Following TNOG’s acquisition of OML 17 from Shell for a reported $1.7billion, Tony Elumelu has unveiled TNOG plans to “triple the production of OML 17’s wells. Elumelu, recently at a meeting, stated that efforts were being intensified to ensure that production at the facility is at the optimum level, having risen to 50,000 barrels a day from the initial 27,000 barrels at the time of acquisition.

Although the industry has witnessed a surge in pipeline sabotage in recent times, especially around Aiteo’s assets, stakeholders are hopeful of indigenous firm’s ability to negotiate with local communities to provide right-of-way and access hitherto denied the IOCs.

Training and working with contractors from the host communities in line with the provisions of the Local Content Act of 2010 has also helped build indigenous capacity in the oil services and support ecosystem.

So, new and prospective owners of divested assets must evolve strategies not just for ramping up production but for avoiding the problems that dogged the IOCs. To do this requires a new approach, which will be more holistic than adhoc.

The new owners will require strategic partners who know the layout of the land and who can help with operation and technical support. These partners must have local knowledge, a good understanding of the issues, exhibit financial capacity, evince technical competence and the ability to build capacity around the business and the local community of contractors and vendors.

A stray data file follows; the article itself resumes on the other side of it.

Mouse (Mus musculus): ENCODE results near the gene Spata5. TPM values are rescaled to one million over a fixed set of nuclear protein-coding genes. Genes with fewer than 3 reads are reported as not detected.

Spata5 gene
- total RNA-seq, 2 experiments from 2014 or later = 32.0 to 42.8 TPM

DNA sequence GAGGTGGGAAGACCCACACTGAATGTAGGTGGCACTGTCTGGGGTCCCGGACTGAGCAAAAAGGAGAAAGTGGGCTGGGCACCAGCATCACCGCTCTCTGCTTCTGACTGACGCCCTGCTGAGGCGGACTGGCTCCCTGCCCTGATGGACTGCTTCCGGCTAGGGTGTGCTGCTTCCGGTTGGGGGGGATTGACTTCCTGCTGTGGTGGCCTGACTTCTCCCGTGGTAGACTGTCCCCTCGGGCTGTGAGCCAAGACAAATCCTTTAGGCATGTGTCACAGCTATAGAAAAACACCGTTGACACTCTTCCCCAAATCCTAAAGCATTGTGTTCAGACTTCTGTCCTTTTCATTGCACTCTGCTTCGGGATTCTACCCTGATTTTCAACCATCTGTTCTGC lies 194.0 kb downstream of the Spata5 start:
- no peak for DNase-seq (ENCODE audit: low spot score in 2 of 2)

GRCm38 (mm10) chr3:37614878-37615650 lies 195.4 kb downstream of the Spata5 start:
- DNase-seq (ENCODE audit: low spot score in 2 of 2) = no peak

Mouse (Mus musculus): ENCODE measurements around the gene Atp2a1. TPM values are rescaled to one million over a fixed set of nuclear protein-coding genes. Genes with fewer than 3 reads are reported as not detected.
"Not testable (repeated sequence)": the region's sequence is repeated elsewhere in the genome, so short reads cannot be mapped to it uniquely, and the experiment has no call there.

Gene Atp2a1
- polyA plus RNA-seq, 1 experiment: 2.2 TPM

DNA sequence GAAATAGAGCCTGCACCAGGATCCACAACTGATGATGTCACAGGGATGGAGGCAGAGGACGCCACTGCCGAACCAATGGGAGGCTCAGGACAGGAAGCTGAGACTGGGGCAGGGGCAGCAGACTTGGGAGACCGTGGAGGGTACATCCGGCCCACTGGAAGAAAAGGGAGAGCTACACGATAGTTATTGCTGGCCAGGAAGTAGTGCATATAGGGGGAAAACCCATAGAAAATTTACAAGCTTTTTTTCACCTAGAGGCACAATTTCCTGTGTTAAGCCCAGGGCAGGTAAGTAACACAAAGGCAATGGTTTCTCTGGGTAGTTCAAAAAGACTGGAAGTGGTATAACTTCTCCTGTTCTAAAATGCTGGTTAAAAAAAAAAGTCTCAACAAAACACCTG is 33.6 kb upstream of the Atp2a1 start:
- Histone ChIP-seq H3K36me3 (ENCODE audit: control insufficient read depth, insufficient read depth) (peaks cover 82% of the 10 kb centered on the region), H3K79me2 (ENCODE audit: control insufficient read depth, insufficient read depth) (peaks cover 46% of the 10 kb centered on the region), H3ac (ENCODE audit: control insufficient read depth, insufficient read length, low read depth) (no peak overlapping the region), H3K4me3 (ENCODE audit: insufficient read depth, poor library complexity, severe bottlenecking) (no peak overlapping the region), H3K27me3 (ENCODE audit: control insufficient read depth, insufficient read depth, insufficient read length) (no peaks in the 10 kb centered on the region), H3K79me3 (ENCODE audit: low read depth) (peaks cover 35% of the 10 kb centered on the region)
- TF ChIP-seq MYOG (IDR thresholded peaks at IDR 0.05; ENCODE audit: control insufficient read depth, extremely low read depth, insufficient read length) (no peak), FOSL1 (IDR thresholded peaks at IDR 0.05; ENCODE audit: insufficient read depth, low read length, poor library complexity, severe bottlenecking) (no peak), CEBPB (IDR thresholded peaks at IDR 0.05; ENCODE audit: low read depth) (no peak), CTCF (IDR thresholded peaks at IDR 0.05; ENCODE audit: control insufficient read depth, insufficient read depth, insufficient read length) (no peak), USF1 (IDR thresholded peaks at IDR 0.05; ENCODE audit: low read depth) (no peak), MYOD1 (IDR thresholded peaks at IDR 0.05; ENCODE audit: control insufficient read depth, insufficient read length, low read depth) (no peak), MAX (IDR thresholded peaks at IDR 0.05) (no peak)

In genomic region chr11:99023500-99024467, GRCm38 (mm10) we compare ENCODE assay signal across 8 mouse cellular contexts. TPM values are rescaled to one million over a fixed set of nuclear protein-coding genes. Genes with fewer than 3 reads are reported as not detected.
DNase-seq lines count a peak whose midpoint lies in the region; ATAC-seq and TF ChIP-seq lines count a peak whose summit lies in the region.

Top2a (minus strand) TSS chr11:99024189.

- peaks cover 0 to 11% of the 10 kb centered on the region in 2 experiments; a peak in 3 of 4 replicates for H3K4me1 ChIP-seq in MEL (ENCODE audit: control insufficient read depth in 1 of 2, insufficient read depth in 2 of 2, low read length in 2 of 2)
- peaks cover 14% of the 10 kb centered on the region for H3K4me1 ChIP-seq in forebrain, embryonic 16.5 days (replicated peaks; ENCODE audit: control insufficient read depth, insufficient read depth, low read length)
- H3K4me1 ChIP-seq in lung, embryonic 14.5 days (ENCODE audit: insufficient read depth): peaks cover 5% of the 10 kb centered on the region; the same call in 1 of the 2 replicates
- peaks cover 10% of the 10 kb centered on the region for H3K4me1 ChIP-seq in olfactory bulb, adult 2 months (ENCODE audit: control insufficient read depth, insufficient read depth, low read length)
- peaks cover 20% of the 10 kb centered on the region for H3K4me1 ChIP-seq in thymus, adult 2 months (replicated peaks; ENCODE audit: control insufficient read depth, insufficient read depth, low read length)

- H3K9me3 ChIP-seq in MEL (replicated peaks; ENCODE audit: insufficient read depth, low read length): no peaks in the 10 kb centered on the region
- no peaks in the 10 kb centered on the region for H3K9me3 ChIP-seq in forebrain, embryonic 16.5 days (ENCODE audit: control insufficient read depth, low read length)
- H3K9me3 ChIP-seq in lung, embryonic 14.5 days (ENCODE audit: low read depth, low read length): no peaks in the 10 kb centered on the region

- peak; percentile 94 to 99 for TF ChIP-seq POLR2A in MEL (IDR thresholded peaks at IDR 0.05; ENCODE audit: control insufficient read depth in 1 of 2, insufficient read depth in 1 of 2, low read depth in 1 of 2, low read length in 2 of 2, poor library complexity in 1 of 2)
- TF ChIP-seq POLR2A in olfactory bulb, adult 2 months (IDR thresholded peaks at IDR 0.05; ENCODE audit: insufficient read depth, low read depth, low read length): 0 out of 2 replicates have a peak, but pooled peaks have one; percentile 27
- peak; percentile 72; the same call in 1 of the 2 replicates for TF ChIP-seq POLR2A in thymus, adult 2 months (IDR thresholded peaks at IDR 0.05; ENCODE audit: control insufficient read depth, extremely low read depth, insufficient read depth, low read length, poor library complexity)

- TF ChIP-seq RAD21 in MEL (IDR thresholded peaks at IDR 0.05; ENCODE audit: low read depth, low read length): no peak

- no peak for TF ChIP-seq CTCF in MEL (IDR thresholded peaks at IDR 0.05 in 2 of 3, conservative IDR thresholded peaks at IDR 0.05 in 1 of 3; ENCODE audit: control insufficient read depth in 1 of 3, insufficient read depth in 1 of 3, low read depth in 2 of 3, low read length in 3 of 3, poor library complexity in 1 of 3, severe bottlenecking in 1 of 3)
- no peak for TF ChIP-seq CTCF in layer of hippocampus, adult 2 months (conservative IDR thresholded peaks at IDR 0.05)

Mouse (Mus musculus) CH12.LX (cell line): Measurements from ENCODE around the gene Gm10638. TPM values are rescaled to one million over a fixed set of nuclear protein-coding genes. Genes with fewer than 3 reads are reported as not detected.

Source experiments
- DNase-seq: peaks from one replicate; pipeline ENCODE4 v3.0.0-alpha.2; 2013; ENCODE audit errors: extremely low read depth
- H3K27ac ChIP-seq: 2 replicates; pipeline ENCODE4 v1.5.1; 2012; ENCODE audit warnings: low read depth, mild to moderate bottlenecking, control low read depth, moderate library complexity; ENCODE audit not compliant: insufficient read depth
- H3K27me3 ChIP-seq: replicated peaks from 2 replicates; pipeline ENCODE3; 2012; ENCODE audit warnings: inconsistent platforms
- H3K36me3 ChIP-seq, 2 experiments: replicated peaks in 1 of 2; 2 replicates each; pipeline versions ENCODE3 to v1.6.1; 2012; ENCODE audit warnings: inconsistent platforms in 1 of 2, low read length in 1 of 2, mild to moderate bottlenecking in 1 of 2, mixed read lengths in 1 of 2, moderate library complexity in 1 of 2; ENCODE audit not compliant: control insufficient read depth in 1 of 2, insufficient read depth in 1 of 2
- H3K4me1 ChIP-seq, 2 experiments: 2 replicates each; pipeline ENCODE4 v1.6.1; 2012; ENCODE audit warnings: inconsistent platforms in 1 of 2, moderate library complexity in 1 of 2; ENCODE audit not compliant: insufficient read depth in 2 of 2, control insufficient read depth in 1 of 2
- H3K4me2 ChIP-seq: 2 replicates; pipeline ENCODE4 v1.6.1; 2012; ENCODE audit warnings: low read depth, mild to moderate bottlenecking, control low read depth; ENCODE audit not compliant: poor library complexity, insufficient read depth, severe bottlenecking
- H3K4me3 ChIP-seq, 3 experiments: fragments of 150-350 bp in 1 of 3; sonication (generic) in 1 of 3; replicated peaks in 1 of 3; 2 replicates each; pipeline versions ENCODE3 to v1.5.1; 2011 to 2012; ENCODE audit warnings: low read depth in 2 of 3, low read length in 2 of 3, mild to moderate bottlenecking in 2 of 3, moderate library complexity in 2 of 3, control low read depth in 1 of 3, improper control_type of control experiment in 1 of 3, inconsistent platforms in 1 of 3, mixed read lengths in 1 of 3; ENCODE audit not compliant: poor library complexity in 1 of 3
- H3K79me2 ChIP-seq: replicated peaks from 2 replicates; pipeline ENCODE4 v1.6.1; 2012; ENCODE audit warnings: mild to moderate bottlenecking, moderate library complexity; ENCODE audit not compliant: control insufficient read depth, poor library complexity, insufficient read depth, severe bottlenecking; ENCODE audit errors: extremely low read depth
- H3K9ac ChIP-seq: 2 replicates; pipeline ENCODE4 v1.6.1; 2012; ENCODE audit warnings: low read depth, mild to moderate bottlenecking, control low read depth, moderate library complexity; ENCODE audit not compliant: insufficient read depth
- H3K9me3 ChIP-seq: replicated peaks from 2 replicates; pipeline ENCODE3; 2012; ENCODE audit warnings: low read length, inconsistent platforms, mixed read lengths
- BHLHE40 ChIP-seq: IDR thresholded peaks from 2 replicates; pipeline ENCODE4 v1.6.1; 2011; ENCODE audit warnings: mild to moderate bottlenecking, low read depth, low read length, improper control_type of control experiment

Other key considerations would be partners that have a firm handle on community and multi-stakeholder management as well as Standard Operating Procedures and Security Protocol that will ensure asset security and integrity post-divestment. This is critical for onshore and shallow water assets.

The Group Managing Director of NNPC, Mele Kyari, recently noted that the government would “ensure that only investors with technical, financial and operational capabilities take position of the IOCs assets, thereby adding value to the industry.”

To make this happen, he promised that the “NNPC will ensure Nigeria’s strategic national interest is safeguarded by developing a comprehensive divestment policy that will provide clear guidelines and criteria for divestment of partner’s interest.”